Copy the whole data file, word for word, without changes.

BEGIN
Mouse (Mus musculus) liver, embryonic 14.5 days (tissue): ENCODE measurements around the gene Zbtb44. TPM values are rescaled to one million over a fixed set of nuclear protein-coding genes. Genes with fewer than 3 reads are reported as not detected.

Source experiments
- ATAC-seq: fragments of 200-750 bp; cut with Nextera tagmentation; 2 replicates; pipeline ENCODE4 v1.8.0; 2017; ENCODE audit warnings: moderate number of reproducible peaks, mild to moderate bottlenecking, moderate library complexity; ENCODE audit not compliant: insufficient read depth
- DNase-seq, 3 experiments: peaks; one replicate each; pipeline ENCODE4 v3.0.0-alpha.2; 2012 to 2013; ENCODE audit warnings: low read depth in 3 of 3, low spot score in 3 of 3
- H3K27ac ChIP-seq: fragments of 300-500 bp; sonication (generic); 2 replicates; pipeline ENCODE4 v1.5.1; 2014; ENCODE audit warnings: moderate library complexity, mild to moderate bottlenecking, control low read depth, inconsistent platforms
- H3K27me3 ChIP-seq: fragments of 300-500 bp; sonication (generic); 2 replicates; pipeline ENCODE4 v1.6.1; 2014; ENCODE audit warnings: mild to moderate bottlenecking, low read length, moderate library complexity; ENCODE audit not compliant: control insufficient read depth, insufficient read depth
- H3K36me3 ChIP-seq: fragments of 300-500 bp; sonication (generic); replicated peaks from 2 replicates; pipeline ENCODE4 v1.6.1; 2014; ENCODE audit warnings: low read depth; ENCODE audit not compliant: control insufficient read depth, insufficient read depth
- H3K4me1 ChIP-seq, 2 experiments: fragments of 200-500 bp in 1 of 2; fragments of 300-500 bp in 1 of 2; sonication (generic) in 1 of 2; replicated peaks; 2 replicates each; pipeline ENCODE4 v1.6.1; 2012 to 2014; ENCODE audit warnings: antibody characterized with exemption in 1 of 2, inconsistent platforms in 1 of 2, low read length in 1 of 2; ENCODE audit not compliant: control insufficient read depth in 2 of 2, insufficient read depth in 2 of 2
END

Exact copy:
Mouse (Mus musculus) liver, embryonic 14.5 days (tissue): ENCODE measurements around the gene Zbtb44. TPM values are rescaled to one million over a fixed set of nuclear protein-coding genes. Genes with fewer than 3 reads are reported as not detected.

Source experiments
- ATAC-seq: fragments of 200-750 bp; cut with Nextera tagmentation; 2 replicates; pipeline ENCODE4 v1.8.0; 2017; ENCODE audit warnings: moderate number of reproducible peaks, mild to moderate bottlenecking, moderate library complexity; ENCODE audit not compliant: insufficient read depth
- DNase-seq, 3 experiments: peaks; one replicate each; pipeline ENCODE4 v3.0.0-alpha.2; 2012 to 2013; ENCODE audit warnings: low read depth in 3 of 3, low spot score in 3 of 3
- H3K27ac ChIP-seq: fragments of 300-500 bp; sonication (generic); 2 replicates; pipeline ENCODE4 v1.5.1; 2014; ENCODE audit warnings: moderate library complexity, mild to moderate bottlenecking, control low read depth, inconsistent platforms
- H3K27me3 ChIP-seq: fragments of 300-500 bp; sonication (generic); 2 replicates; pipeline ENCODE4 v1.6.1; 2014; ENCODE audit warnings: mild to moderate bottlenecking, low read length, moderate library complexity; ENCODE audit not compliant: control insufficient read depth, insufficient read depth
- H3K36me3 ChIP-seq: fragments of 300-500 bp; sonication (generic); replicated peaks from 2 replicates; pipeline ENCODE4 v1.6.1; 2014; ENCODE audit warnings: low read depth; ENCODE audit not compliant: control insufficient read depth, insufficient read depth
- H3K4me1 ChIP-seq, 2 experiments: fragments of 200-500 bp in 1 of 2; fragments of 300-500 bp in 1 of 2; sonication (generic) in 1 of 2; replicated peaks; 2 replicates each; pipeline ENCODE4 v1.6.1; 2012 to 2014; ENCODE audit warnings: antibody characterized with exemption in 1 of 2, inconsistent platforms in 1 of 2, low read length in 1 of 2; ENCODE audit not compliant: control insufficient read depth in 2 of 2, insufficient read depth in 2 of 2